But we're also so focused on Kobani, this little town on the border between Turkey and Syria, that we're kind of losing sight of what's happening elsewhere. And Aleppo, which is the biggest city, the commercial center, the New York of Syria, is on the verge of being lost. Assad's troops have taken advantage of the international focus on ISIS and Kobani to make headway in Aleppo dropping, you know, hundreds of barrel bombs against civilians.

And he holds about half the city now and the danger is that he'll surround it and basically besiege it and then isolate up to a million people which would make life, you know, very tough for not only those people but it would also make it very tough for the rebels to hold any territory in the north.

We've really reached a moment of truth in terms of what are our priorities are in Syria, and there are two different wars that are being fought here. There's the one between the rebels who were --- who came out of the uprising in 2011 and took on the Assad regime and then there's the other war between the same rebels who are fighting extremists ISIS. The irony is that in all this ISIS and the Assad government are not really fighting very much against each other.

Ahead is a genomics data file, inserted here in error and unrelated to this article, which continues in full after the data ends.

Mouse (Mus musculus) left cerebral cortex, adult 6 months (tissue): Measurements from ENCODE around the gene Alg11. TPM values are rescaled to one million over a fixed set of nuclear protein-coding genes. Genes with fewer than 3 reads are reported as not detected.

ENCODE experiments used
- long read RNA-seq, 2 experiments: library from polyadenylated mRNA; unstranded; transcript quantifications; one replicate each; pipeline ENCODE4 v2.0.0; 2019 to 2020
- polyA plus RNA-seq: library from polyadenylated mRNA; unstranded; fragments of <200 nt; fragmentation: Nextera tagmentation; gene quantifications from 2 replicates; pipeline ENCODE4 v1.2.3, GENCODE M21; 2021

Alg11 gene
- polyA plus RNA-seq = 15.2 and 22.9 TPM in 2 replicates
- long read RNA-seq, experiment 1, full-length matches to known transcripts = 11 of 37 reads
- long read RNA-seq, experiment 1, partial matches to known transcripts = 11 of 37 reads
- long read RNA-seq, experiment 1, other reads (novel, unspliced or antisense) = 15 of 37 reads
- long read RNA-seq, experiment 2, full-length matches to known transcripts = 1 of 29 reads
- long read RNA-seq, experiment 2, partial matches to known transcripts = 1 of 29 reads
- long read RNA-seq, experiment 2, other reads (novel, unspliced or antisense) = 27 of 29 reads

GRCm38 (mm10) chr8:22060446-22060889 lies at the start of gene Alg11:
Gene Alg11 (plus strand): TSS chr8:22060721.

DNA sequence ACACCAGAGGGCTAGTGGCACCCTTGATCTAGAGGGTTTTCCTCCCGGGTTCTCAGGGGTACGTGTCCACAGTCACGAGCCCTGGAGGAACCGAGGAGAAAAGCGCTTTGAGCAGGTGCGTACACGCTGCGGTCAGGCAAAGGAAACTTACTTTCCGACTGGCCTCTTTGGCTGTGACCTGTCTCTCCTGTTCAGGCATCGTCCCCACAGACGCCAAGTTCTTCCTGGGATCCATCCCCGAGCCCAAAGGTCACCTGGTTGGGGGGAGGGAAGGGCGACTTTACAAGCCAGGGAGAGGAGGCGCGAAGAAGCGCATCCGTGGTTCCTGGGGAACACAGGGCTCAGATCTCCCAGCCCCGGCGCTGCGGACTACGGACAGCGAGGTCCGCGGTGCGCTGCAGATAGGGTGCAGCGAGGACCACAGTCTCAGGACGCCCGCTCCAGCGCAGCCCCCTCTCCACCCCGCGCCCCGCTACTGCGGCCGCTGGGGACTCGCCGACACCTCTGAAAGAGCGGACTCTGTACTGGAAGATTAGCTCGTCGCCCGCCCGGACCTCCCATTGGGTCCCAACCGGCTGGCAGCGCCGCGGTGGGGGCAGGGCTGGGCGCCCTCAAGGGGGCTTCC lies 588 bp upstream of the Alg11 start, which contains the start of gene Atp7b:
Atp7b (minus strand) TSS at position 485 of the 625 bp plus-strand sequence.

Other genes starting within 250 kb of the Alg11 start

And that the rebels are the weakest of the three forces, and these are the guys we want to build up over time. And the prospect of doing that, there's a lot of disillusionment. We're having trouble get recruiting members. This is a tremendously hard moment.

ZAKARIA: You know, whenever you hear -- at least whenever I hear that we're having trouble recruiting locals to fight, and if only, you know, they want America to help. That's a very bad situation to be in. If they don't really want to fight unless you support them, it means they're not going to fight.

HAASS: You can't want to make peace more than negotiators want to make peace. You can't want to make war more than locals want to make war. That's one of the lessons we ought to have learned from the Middle East by now. And I think the idea that we're going to get some kind of a wonderful moderate Syrian opposition any time soon enough to make a political and military difference is a pipe dream. It's not going to happen.

So either we've got to work with the forces that exist, Kurds, Sunni tribes, and so forth which is what we're doing increasingly in Iraq, or we've got to get serious about working with Turkey, working with the Arab governments, working with NATO and cobbling together some type of an expeditionary force. It's not -- it's difficult. I don't think it's a pipe dream or impossible, though. What we would say, here's the political end game we want to bring about.

We, the United States, are prepared to be involved. I think the Turks could be conceivably be involved in that situation. The Jordanians, the Saudis and others. Nobody wants to do it but you can't just have an air campaign. You've got to have someone to take and control any ground. Right now we're in the ridiculous position where we bomb and who benefits?